Home Artificial Intelligence GIST develops core technology for lithium metal batteries that last 4 times longer

GIST develops core technology for lithium metal batteries that last 4 times longer

GIST develops core technology for lithium metal batteries that last 4 times longer

GIST Professor Gwangseop Eom and doctoral student Subin Kim. (Photo = Gwangju Institute of Science and Technology)

The Gwangju Institute of Science and Technology (GIST, Acting President Park Rae-gil) announced on the twenty eighth that a team led by Professor Kwangseop Eom of the Department of Materials Science and Engineering developed a technology that significantly improves the capability retention rate and sturdiness of lithium metal batteries through electrochemical pretreatment of copper current collectors.

The research team identified for the primary time the catalytic effect of lithium nitrate (LiNO3) decomposition of thiourea in an organic electrolyte, and thru a straightforward electrochemical process using this, an inorganic-rich artificial solid on the surface of a copper current collector utilized in a lithium metal battery anode. formed a barrier.

The strong physical properties and ionic conductivity of the substitute solid film have the effect of suppressing the expansion of lithium dendrites, which degrades the performance and sturdiness of the battery. It was confirmed that this was resulting from a considerable amount of inorganic matter resulting from the catalytic decomposition of lithium nitrate.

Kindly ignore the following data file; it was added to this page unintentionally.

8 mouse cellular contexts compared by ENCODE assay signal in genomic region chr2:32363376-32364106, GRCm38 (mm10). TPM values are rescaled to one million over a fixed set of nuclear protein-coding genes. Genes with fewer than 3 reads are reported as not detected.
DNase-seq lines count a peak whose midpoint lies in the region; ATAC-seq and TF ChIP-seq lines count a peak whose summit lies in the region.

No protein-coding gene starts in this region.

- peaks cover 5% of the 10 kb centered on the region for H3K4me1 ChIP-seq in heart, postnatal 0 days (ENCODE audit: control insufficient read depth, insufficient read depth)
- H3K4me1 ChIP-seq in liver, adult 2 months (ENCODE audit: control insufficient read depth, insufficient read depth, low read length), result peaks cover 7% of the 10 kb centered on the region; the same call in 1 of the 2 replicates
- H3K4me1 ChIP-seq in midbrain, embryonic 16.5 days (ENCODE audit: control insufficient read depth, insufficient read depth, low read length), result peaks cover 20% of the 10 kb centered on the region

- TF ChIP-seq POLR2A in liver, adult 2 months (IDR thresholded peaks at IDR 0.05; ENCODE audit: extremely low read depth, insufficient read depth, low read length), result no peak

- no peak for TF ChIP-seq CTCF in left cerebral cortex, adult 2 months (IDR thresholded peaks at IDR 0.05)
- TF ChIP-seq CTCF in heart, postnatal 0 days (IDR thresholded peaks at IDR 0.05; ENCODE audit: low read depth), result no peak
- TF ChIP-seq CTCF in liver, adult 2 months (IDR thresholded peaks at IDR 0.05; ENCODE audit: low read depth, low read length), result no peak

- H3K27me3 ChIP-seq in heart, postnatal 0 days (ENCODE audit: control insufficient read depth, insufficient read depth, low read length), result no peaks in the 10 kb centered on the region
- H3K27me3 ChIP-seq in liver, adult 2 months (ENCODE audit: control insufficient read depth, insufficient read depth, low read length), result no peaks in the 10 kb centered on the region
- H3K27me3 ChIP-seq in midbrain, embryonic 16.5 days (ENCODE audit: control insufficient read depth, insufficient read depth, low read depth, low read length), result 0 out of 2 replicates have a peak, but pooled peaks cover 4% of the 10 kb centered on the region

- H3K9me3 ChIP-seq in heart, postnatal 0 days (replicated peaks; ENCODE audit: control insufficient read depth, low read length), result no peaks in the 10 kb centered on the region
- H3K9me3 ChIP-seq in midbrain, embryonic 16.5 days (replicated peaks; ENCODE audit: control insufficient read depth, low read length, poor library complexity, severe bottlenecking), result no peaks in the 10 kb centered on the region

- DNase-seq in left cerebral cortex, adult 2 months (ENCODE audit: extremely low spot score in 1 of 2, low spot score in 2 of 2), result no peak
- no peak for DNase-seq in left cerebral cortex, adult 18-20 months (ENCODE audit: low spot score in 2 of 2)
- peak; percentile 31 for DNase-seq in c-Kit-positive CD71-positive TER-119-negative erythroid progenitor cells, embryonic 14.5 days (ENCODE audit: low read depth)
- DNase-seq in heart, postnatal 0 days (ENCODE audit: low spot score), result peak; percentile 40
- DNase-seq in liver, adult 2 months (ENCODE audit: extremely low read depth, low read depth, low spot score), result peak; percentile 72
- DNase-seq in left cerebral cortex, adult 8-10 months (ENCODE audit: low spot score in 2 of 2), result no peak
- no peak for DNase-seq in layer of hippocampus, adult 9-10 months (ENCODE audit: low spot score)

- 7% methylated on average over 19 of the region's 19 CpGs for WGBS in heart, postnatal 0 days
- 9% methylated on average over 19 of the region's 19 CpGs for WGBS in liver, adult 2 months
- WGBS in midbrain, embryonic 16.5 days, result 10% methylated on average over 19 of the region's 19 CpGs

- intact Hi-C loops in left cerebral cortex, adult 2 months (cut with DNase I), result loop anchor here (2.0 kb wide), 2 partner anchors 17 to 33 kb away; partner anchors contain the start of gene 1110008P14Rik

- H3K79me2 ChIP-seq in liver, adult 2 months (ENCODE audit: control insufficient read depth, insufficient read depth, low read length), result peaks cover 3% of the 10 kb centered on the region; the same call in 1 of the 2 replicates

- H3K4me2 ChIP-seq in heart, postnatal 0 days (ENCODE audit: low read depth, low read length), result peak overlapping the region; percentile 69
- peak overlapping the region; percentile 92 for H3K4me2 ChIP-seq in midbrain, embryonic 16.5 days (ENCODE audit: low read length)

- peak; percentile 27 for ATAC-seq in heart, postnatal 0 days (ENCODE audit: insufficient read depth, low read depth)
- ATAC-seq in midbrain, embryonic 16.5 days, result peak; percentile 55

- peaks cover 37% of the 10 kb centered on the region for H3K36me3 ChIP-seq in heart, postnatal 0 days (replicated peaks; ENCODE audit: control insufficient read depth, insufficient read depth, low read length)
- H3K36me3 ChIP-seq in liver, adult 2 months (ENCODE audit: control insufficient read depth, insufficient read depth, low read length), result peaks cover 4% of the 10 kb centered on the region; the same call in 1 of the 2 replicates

Image of lithium metal plating shape change and full cell performance improvement. (Photo = Gwangju Institute of Science and Technology)

Because of this of using a lithium metal negative electrode using the developed copper current collector, the research team succeeded in manufacturing a lithium metal battery with a capability retention rate that’s about 2.5 times higher than that of the present copper current collector and a lifespan that’s greater than 4 times higher.

The prevailing copper current collector’s capability decreased to lower than 70% after about 30 charge/discharge cycles, however the anode using the newly developed copper current collector showed stable performance, maintaining its capability over 70% even after 120 charge/discharge cycles. .

Specifically, because the electrochemical treatment is performed only by applying a straightforward electrical signal akin to a voltage scan, it is feasible to simplify the electrode manufacturing process.

Professor Eom Kwang-seop said, “This research achievement is of great significance in that it has secured sufficient stability for use as a current collector for a negative electrode of a lithium metal battery with a small amount of electrolyte additives and straightforward electrochemical surface treatment.” We expect it to contribute to the commercialization of electrical vehicles equipped with

Reporter Hojeong Na hojeong9983@aitimes.com



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